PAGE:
This week, Vulture is looking back at the best releases so far in 2017.
Halfway into the year, it’s a pretty damn interesting time for podcast fans. There’s a lot happening in the upper echelons of podcasting, and I’ve been tasked with assembling a list of the best shows released so far. In the spirit of acknowledging how bonkers this task is — finding the cream of the crop in an ecosystem as young, relatively decentralized, and maddeningly chaotic as podcasting — I’d like to share my thought process in putting together the list. As a critic, I’m looking for a very specific thing: shows that say something about the medium, push the form forward, and exemplify the best qualities of what podcasts can do. Craft is a little more important to me than the stories themselves, which comes from a more general belief that as important as certain stories are, it’s even more important that they be told well. I’m also valuing podcasts that function well as stand-alone experiences, though I’m fully aware that puts comedy, conversational, and “after-show” programming at a disadvantage. Of course, this also means that more established shows have the additional burden of being ranked against themselves. And finally, all of this is couched within the tastes and preferences of myself, a lowly mortal human. Alright, enough throat-clearing. Let’s jump in.
This Minnesota Public Radio podcast was created to track alongside, in semi-real time, the trial of Jeronimo Yanez, the police officer who shot and killed 32-year-old Philando Castile, a black motorist, in a Twin Cities neighborhood in July 2016. (The trial concluded a few weeks ago; Yanez was found not guilty on all charges.) A straightforward product of trial reporting, the first four episodes of 74 Seconds are nothing short of astonishing. They set the scene with deep dives into the contexts and substance of the two men, eventually culminating into a second-by-second account of what took place on that fateful night. These four episodes make up a remarkable feat of documentary production, building a window into this important case that other forms of reporting haven’t pulled off.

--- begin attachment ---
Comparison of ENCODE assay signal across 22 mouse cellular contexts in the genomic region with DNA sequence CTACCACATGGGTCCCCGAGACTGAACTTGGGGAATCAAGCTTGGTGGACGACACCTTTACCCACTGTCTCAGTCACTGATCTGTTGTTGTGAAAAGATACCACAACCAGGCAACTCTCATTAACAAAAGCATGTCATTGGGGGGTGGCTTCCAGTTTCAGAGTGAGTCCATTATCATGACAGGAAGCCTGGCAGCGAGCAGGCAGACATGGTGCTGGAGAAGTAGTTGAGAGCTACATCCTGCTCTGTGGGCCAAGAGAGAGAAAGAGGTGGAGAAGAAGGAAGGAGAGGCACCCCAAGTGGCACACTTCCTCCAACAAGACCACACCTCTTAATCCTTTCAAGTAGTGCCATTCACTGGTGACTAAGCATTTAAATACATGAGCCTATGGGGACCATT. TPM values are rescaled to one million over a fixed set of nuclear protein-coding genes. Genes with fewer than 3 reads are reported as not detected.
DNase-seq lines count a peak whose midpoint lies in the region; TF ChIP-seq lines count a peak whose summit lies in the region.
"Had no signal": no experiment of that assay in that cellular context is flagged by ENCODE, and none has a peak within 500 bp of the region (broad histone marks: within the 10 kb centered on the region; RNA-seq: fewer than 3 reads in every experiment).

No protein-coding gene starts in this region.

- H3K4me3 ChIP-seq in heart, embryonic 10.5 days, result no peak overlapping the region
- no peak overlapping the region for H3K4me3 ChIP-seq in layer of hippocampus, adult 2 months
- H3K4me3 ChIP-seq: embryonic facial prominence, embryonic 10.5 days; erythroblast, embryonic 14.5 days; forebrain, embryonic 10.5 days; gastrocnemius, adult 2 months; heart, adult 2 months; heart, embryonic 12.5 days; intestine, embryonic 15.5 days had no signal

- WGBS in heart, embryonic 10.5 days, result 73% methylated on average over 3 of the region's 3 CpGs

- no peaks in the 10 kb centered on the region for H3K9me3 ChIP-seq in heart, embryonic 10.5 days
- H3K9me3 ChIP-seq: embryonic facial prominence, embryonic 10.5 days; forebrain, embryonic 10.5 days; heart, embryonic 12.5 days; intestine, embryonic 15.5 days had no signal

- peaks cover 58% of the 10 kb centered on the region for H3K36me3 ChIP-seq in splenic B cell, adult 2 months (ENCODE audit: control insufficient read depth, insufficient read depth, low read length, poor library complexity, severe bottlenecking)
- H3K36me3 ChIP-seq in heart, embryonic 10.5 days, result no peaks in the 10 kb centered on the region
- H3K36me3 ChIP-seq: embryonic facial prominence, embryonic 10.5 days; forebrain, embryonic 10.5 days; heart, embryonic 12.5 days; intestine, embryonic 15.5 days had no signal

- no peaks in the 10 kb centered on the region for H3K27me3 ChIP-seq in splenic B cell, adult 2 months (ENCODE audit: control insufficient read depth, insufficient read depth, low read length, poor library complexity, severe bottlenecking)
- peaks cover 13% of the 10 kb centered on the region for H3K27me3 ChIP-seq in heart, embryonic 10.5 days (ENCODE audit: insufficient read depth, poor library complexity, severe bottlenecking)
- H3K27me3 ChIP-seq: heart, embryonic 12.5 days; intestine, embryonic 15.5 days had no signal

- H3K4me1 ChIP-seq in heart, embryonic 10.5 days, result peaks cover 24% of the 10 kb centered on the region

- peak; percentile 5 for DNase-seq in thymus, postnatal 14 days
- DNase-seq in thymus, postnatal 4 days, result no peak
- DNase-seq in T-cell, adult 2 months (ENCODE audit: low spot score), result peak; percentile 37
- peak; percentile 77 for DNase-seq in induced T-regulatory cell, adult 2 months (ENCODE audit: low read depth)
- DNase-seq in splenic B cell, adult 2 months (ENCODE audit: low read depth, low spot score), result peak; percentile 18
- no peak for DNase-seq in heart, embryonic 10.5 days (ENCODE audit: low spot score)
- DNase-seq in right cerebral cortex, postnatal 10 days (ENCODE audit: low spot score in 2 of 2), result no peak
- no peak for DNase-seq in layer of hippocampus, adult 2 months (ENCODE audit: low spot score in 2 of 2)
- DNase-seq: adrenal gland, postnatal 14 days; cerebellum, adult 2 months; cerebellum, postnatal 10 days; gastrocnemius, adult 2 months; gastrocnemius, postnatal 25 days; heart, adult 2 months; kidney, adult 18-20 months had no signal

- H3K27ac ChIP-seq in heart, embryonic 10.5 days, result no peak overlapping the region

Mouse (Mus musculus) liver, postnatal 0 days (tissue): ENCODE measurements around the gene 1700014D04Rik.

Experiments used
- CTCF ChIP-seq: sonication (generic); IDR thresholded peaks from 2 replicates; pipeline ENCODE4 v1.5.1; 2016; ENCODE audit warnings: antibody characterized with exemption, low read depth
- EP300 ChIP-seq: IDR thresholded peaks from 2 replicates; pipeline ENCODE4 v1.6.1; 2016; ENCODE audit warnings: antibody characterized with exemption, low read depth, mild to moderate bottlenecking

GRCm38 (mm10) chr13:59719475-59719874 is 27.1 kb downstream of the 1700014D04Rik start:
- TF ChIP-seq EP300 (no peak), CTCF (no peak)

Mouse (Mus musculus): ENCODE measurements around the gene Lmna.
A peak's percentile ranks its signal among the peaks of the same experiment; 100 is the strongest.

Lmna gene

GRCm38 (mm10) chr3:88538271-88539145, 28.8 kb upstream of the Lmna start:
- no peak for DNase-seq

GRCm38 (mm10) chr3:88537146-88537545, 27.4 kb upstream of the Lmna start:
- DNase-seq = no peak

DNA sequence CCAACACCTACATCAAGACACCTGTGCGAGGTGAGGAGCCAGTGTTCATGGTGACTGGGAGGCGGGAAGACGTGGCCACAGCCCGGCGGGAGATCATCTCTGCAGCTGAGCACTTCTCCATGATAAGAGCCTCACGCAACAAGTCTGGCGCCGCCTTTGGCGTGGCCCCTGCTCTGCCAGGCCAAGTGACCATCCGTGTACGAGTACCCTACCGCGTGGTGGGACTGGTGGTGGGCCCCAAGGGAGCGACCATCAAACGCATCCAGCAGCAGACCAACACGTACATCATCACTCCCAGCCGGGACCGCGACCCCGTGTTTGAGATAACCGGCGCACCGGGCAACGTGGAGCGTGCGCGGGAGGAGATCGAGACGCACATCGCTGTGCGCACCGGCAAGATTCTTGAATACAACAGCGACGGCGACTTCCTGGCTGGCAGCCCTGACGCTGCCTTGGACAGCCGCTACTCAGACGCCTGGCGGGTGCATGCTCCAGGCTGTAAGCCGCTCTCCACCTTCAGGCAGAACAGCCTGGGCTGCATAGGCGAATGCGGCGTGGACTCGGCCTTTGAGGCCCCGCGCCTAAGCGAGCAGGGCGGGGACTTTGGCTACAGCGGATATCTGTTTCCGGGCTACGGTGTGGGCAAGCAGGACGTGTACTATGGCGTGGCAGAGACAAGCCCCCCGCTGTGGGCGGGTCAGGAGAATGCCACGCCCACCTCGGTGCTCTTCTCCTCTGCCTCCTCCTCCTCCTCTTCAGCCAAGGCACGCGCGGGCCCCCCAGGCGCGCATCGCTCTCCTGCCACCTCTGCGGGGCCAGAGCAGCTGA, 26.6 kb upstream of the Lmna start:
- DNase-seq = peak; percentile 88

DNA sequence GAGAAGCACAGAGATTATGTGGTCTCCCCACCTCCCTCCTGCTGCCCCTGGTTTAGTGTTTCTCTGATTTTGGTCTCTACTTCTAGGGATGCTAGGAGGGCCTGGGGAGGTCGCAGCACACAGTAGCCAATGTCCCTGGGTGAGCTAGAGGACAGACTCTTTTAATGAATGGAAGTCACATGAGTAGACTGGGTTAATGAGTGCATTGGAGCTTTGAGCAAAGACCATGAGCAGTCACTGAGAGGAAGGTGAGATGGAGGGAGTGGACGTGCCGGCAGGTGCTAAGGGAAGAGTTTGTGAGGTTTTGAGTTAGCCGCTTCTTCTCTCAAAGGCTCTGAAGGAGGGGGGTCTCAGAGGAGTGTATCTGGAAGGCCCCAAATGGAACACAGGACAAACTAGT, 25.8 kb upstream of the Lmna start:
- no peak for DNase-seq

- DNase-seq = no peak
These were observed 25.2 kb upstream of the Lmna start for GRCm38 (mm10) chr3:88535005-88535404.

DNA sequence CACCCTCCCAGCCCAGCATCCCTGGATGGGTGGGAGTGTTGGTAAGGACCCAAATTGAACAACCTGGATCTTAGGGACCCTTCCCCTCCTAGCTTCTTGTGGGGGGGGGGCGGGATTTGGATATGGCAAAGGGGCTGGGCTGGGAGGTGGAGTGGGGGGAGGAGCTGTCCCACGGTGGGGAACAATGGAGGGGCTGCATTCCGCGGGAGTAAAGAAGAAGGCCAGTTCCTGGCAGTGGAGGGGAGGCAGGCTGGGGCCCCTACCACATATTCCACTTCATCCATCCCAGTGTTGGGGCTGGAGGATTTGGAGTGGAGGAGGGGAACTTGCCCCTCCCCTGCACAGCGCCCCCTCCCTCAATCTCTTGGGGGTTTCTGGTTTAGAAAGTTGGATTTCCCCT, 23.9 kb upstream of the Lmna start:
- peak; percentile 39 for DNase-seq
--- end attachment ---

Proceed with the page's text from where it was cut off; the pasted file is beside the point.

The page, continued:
The Bill Simmons Podcast: The Kevin Durant Interviews (Parts One, Two, and Three)
I’ll concede that this is a strange one. But Bill Simmons’s conversations with Golden State Warriors forward Kevin Durant aren’t just facile banter with a professional athlete. The three interviews collectively make up a document that tracks the culminating arc of a modern sports figure just as he’s reaching the peak of his career. (The first two interviews took place during the regular season, while the third happened shortly after Durant and the Warriors won the NBA Finals.) It’s an incredibly revealing look into the life and mind of a person who breathes the rarefied air of American sports and celebrity culture, and it’s a wonder.